City of Saints and Madmen, by Jeff VanderMeer -- purchased after reading Palimpsest, because I want more weird stories about cities (Cities are still strange to me. Part of my brain still thinks Lewiston, ID is a reasonably-sized city.)

The Brief Wondrous Life of Oscar Wao, by Junot Diaz -- this looks good! And I encountered the author in my worldbuilding class when I was an undergrad :)

Lilith's Brood, by Octavia Butler -- I've never actually read anything by Octavia Butler and I should fix this.

The Compass Rose, by Ursula Le Guin -- I read this a long time ago, but I'm curious how much more I'll get out of these short stories now. I particularly want to re-read The Eye Altering. Re-reading these stories may or may not start me on a Le Guin re-reading spree. I think that a lot of the political background for the things she's written about will be more familiar to me now than when I was in high school! (Like, uh, feminism for starters.)

The Best of Lady Churchill's Rosebud Wristlet, collection of short stories by many authors -- This caught my eye in the Porter Square bookstore and looks like a nice sampling-platter of a bunch of neat authors and stories.

Flora Segunda: Being the Magickal Mishaps of a Girl of Spirit, Her Glass-Gazing Sidekick, Two Ominous Butlers (One Blue), a House with Eleven Thousand Rooms, and a Red Dog, by Ysabeau S. Wilce -- Yes that is the full title. Borrowed from Susannah

The Orphan's Tales: In the Cities of Coin and Spice, by Cat Valente -- I am utterly completely head-over-heels in love with The Orphan's Tales. Palimpsest was a lovely fling, but this world is so, so much... more. Um, yeah, it is awesome in ways I don't even know how to talk about. *flaps arms wordlessly* This is the second (and final as far as I know) book; I'm maybe a fifth of the way through it. The overarching frame story for the section I'm on right now is drawing me in a little less deeply than the ones about witches and saints in the first book, but it is still very good.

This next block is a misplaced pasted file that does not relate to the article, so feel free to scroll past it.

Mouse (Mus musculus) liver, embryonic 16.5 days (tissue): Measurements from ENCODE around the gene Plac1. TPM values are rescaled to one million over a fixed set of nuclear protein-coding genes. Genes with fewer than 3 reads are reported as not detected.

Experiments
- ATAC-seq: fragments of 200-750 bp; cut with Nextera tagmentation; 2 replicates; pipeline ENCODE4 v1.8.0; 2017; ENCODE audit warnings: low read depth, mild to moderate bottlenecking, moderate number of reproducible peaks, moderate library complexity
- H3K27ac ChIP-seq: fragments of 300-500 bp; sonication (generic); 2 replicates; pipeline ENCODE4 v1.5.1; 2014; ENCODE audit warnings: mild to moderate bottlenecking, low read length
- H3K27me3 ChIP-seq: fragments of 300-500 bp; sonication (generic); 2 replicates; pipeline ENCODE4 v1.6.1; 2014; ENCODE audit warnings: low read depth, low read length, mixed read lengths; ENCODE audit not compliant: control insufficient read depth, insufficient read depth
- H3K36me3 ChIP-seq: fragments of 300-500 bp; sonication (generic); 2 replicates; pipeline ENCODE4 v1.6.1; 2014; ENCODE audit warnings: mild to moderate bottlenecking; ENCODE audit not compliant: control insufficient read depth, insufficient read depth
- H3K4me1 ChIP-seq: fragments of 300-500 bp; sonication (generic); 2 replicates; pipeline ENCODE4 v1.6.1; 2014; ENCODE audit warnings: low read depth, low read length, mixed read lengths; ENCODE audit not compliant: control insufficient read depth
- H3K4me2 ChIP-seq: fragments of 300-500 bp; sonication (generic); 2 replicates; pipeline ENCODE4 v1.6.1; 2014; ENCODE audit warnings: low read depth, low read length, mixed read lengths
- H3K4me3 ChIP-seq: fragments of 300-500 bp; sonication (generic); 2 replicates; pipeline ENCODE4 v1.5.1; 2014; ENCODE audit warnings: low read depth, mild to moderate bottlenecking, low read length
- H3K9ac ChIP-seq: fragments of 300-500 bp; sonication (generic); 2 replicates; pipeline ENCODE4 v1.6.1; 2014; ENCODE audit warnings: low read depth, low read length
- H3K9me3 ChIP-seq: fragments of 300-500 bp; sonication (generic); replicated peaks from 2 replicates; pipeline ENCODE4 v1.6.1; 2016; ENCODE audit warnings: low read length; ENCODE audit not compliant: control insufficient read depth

I'm not sure how many of these I'll take with me on the plane/to read in the hotel. (Posting about books is more interesting than packing a suitcase!) Maybe I'll take all of them.
So, a while ago, I got the book She's Such A Geek and, while I didn't read every single essay in it because Oh Hai My Short Attention Span--a lot of the book really made me happy. Many different types of female geek, from science to engineering to gaming, and not all straight and white and able-bodied and cisgendered (though many of them were those things) were talking about stuff I'd been going through and thinking about and noticing while I was at MIT. Their experiences either rang really true because I'd had similar ones or seen friends having them, or gave me what felt like valuable insight into female geekdom from different eras and from cultural backgrounds I was less familiar with. I glowingly recommended it to a few geeky friends who were working through gender/feminism stuff.

And so finding out one of the editors has some glaring and problematic issues that she thinks are good things! to proclaim loudly and publicly! about trans people was very very GAH. Especially since in this case her name is on the cover but a bunch of (as far as I know) independent-and-unrelated-to-her voices (of people who presumably don't necessarily share her problematic ideas about trans people) are in the book. I like talking about the intersection of feminism and gender and geekiness, and I am troubled that someone with skeevy (to me) ideas about trans people is at the forefront of what I thought of as a really important work on the subject. And I'm not entirely sure what to do about it. I mean, I think that everyone else's work in the anthology should stand on its own, but her name is still on the cover. Should I say something when I recommend the book to other geeks? Should I not recommend it? Do I keep recommending it and not say anything about her other issues and hope that people who research her can do their own work in separating the uncomfortable stuff she's said from the awesomeness of all of the stories in the collection? (I'm not actually asking my reading list to answer these for me--these are the questions I have to resolve for myself.)


Anyone have links or book recs on the feminism/gender/geek topic?